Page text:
|Author||: Teju Cole|
When it comes to Teju Cole, the unexpected is not unfamiliar: He's an acclaimed novelist, an influential essayist, and an internationally exhibited photographer. In Blind Spot, readers follow Cole's inimitable artistic vision into the visual realm as he continues to refine the voice, eye, and intellectual obsessions that earned him such acclaim for Open City. Here, journey through more than 150 of Cole's full-color, original photos, each accompanied by his lyrical and evocative prose, forming a multimedia diary of years of near-constant travel: from a park in Berlin to a mountain range in Switzerland, a church exterior in Lagos to a parking lot in Brooklyn; landscapes, beautiful or quotidian, that inspire Cole's memories, fantasies, and introspections. Ships in Capri remind him of the work of writers from Homer to Edna O'Brien; a hotel room in Wannsee brings back a disturbing dream about a friend's death; a home in Tivoli evokes a transformative period of semi-blindness, after which "the photography changed. . . . The looking changed." As exquisitely wrought as the work of Anne Carson or Chris Marker, Blind Spot is a testament to the art of seeing by one of the most powerful and original voices in contemporary literature.
|Author||: Gerardo Martí|
|Editor||: Rowman & Littlefield Publishers|
American Blindspot: Race, Class, Religion, and the Trump Presidency is a careful exploration of the forces that led to the election of the 45th president of the United States.Author Gerardo Martí synthesizes the latest scholarship and historical research to examine the roles that race, class, and religion have played in politics—both historically and today. This book goes beyond the initial claims that the American working class was the force behind Donald Trump’s election or policies and instead offers a nuanced perspective on how race, religion, and class have shaped our national views, Trump’s election, and his policies.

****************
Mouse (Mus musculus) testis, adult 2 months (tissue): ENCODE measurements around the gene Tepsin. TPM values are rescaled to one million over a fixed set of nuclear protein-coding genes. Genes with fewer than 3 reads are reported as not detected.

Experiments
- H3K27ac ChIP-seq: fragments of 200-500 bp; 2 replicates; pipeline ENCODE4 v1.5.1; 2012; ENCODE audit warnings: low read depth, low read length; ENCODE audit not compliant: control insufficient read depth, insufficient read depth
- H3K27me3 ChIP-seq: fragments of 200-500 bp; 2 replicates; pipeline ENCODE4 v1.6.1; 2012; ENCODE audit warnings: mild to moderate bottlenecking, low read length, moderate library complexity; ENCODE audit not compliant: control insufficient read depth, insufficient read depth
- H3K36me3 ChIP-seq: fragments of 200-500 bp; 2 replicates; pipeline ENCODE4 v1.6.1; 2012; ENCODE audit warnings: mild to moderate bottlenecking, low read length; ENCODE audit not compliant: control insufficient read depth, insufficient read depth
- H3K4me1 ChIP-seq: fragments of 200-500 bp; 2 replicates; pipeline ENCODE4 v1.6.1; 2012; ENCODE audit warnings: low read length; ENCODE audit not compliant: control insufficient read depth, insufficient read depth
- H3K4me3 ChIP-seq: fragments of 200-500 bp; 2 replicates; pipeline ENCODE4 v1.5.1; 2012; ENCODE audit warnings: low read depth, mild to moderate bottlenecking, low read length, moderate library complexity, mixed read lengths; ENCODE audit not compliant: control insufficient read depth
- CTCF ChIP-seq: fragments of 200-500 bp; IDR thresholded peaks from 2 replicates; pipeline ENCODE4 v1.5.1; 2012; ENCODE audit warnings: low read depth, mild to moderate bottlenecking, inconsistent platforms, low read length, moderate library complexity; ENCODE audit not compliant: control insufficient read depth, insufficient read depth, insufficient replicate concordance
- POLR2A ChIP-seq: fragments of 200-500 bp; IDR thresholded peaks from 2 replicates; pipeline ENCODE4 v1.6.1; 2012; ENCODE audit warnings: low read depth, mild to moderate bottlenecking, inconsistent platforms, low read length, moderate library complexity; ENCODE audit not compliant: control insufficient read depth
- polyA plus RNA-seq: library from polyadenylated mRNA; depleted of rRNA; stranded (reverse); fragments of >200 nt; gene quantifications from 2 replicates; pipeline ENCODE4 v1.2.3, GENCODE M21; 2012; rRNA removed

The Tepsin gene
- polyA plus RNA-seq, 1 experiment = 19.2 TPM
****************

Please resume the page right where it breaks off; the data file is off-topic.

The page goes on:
|Author||: Jean-Yves Girard|
|Editor||: European Mathematical Society|
These lectures on logic, more specifically proof theory, are basically intended for postgraduate students and researchers in logic. The question at stake is the nature of mathematical knowledge and the difference between a question and an answer, i.e., the implicit and the explicit. The problem is delicate mathematically and philosophically as well: the relation between a question and its answer is a sort of equality where one side is ``more equal than the other'': one thus discovers essentialist blind spots. Starting with Godel's paradox (1931)--so to speak, the incompleteness of answers with respect to questions--the book proceeds with paradigms inherited from Gentzen's cut-elimination (1935). Various settings are studied: sequent calculus, natural deduction, lambda calculi, category-theoretic composition, up to geometry of interaction (GoI), all devoted to explicitation, which eventually amounts to inverting an operator in a von Neumann algebra. Mathematical language is usually described as referring to a preexisting reality. Logical operations can be given an alternative procedural meaning: typically, the operators involved in GoI are invertible, not because they are constructed according to the book, but because logical rules are those ensuring invertibility. Similarly, the durability of truth should not be taken for granted: one should distinguish between imperfect (perennial) and perfect modes. The procedural explanation of the infinite thus identifies it with the unfinished, i.e., the perennial. But is perenniality perennial? This questioning yields a possible logical explanation for algorithmic complexity. This highly original course on logic by one of the world's leading proof theorists challenges mathematicians, computer scientists, physicists, and philosophers to rethink their views and concepts on the nature of mathematical knowledge in an exceptionally profound way.